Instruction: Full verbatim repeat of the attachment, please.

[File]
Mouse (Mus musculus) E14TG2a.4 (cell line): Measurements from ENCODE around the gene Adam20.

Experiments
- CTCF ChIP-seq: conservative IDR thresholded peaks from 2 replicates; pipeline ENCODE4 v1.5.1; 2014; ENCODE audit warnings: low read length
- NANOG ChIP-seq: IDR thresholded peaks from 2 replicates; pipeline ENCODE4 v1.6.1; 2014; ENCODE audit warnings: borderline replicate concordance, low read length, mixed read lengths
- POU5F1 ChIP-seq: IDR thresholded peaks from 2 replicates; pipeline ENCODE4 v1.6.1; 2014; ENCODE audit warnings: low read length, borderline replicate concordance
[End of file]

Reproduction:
Mouse (Mus musculus) E14TG2a.4 (cell line): Measurements from ENCODE around the gene Adam20.

Experiments
- CTCF ChIP-seq: conservative IDR thresholded peaks from 2 replicates; pipeline ENCODE4 v1.5.1; 2014; ENCODE audit warnings: low read length
- NANOG ChIP-seq: IDR thresholded peaks from 2 replicates; pipeline ENCODE4 v1.6.1; 2014; ENCODE audit warnings: borderline replicate concordance, low read length, mixed read lengths
- POU5F1 ChIP-seq: IDR thresholded peaks from 2 replicates; pipeline ENCODE4 v1.6.1; 2014; ENCODE audit warnings: low read length, borderline replicate concordance